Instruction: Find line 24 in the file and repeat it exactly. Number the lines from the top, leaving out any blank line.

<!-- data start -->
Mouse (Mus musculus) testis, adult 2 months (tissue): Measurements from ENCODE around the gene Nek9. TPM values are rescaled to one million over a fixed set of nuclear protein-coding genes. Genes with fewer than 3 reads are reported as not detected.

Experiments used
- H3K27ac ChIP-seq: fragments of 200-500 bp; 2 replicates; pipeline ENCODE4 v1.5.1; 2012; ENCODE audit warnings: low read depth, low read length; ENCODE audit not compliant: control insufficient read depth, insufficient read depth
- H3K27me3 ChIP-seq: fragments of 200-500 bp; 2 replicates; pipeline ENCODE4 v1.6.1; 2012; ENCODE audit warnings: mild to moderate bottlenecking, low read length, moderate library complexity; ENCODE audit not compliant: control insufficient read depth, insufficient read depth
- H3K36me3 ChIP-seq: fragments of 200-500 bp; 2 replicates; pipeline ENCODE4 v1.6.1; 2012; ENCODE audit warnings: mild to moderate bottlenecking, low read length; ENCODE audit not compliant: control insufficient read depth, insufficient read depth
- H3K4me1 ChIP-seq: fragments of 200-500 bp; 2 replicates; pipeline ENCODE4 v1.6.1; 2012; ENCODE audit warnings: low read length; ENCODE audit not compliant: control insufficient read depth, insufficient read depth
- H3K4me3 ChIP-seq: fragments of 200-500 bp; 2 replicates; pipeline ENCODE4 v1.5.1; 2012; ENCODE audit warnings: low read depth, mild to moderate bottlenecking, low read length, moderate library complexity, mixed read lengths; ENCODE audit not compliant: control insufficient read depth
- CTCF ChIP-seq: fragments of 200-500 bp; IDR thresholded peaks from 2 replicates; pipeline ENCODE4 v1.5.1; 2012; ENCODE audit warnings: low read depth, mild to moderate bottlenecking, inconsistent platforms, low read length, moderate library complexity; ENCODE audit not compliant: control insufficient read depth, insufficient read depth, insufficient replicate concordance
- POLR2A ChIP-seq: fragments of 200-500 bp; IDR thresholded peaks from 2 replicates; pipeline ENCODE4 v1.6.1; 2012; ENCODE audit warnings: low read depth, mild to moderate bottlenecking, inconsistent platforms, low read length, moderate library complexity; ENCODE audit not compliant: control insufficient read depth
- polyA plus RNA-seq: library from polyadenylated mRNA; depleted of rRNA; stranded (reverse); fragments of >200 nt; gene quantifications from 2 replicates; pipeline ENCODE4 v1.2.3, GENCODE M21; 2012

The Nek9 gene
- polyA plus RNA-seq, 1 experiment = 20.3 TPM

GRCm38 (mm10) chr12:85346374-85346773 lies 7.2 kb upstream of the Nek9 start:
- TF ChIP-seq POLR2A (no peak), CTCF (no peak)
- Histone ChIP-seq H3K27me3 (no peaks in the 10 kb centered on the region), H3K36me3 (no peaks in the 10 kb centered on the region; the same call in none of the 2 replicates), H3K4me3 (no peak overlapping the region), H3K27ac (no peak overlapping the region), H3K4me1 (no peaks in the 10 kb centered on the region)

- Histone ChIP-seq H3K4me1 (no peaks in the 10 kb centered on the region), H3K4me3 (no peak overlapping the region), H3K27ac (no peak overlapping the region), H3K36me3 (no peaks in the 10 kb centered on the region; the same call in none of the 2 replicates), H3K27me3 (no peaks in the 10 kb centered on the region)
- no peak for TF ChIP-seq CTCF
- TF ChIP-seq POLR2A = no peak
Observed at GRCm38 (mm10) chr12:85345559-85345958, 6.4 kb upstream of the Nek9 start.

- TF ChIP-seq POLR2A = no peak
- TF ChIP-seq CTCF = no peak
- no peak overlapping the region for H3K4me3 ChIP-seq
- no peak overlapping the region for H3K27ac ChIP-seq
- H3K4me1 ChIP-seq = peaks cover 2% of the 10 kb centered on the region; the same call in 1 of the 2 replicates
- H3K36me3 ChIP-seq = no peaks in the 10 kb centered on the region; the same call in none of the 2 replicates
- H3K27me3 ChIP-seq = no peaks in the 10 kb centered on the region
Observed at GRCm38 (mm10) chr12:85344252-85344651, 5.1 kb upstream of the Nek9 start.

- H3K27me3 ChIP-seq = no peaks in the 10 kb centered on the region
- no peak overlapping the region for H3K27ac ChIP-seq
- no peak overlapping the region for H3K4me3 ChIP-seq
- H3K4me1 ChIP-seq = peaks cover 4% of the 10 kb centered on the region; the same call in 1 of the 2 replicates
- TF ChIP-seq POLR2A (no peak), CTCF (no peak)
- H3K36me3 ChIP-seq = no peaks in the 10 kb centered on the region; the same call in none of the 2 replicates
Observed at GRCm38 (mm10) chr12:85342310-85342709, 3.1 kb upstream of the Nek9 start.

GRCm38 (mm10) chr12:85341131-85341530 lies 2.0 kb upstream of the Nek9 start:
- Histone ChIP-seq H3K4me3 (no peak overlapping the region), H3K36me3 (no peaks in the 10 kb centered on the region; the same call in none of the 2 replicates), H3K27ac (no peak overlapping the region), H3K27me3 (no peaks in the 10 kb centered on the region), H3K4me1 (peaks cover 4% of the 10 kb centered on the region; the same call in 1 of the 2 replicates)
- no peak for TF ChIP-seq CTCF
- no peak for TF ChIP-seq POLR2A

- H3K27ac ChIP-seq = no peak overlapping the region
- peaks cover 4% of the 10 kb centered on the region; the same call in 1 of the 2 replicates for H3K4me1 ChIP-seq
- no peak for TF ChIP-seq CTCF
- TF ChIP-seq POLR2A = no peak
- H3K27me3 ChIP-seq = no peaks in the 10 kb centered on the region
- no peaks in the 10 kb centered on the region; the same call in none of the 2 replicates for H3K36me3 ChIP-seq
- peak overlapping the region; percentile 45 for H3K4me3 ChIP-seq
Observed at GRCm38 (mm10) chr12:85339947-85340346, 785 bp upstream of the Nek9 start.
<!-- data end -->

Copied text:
- H3K4me1 ChIP-seq = peaks cover 2% of the 10 kb centered on the region; the same call in 1 of the 2 replicates